A school in Illinois has reversed its decision to ban a second-grade girl from reading her Bible during recess.
According to the American Center for Law and Justice (ACLJ), Gabrielle liked to bring her Bible to school and read during recess. Sometimes she would read the Scriptures aloud while her peers listened in, and then they would discuss specific passages together.
But one day a teacher approached Gabrielle, confiscated her Bible and told her, “You can’t be doing that.”
The school then contacted Gabrielle’s parents and told them their daughter could no longer read her Bible during recess.
Gabrielle’s parents decided to push back against the school’s unconstitutional restriction. And the school agreed to compromise—a bit.
The school said Gabrielle could read her Bible during outside recess but not during inside recess. Gabrielle’s parents still felt that the school’s stipulation encroached on their daughter’s religious freedom.
“It was a simple case of public school officials’ hypersensitivity to the specter of a threat from the [American Civil Liberties Union] or some similar spreader of long-debunked propaganda about ‘separation of Church and State,’” said Francis J. Manion, senior counsel with the ACLJ.
After being contacted by Gabrielle’s parents, the ACLJ sent a letter to the school, highlighting specific cases throughout history where students were permitted to express their views on religion—unless the school believed the measure could “materially and substantially disrupt the work and discipline of the school.”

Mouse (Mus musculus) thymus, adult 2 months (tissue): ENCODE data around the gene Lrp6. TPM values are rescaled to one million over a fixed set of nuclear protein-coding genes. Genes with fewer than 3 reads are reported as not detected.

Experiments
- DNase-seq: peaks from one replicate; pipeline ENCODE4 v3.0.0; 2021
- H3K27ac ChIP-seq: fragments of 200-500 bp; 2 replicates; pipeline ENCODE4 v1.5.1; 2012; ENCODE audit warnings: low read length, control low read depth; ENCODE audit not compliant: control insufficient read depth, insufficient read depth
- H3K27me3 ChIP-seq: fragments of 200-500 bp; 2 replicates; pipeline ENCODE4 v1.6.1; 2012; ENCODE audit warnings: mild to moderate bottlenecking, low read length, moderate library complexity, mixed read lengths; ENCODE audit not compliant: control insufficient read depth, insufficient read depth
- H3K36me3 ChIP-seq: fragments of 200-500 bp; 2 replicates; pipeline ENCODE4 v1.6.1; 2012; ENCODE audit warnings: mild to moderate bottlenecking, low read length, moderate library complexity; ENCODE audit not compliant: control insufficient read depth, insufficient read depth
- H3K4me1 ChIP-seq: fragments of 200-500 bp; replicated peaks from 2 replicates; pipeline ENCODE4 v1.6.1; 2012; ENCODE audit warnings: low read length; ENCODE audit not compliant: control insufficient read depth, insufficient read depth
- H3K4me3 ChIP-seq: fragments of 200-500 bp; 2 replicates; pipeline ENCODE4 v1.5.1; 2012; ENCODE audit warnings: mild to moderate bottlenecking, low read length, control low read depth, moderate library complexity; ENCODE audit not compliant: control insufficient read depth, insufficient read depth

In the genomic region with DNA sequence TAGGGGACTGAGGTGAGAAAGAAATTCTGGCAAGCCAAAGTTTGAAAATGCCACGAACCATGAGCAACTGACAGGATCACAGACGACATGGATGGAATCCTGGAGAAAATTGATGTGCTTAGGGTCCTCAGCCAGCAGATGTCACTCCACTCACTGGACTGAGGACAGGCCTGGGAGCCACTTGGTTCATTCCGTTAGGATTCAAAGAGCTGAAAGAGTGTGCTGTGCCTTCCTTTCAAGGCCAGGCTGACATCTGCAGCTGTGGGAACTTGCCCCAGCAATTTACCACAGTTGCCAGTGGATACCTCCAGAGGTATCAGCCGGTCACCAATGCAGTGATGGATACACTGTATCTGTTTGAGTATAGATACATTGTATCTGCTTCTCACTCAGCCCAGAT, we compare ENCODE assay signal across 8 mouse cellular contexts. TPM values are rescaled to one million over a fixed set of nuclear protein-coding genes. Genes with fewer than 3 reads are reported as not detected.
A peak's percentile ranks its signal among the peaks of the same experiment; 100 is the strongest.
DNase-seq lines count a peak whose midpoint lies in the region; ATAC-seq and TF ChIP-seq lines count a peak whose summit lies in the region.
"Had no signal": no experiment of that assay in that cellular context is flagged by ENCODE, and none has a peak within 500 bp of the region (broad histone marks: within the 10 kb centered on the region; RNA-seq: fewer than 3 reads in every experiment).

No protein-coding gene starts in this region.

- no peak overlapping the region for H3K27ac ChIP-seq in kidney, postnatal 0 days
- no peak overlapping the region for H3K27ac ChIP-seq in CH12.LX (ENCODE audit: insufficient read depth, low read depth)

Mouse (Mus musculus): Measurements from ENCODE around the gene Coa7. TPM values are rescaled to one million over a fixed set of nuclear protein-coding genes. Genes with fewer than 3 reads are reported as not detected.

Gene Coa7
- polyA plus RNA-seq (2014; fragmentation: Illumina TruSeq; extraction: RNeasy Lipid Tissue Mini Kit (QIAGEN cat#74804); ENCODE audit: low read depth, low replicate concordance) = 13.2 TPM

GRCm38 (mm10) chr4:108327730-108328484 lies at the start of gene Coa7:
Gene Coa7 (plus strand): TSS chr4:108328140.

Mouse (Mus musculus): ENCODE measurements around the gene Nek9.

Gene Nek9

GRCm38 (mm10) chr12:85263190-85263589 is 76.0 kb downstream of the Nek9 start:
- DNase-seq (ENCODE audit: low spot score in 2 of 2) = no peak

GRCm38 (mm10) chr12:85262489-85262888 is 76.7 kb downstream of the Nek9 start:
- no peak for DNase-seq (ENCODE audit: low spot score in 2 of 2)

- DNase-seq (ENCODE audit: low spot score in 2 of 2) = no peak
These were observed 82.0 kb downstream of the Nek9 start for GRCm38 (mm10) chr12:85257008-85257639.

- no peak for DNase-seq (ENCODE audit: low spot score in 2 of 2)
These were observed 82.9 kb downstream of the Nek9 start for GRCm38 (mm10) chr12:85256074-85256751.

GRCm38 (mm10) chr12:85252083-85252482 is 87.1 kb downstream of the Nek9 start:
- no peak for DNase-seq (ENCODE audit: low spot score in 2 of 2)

Manion explained that the purpose of the letter was to give the school the benefit of the doubt.
“No threats. No demands. Just an amicable attempt to educate the educators,” he said.
Given that the school had verified that no student or parent had lodged a complaint about Gabrielle’s Bible-reading, the ACLJ argued that there was “no reason to crack down on a second grader’s reading of her Bible on the playground or in the classroom during recess.”
After reviewing the letter, the school removed all restrictions on Gabrielle’s reading of her Bible and even thanked the ACLJ for its insights and education on the matter.
CBN News called the school’s reversal a “win for religious liberty.”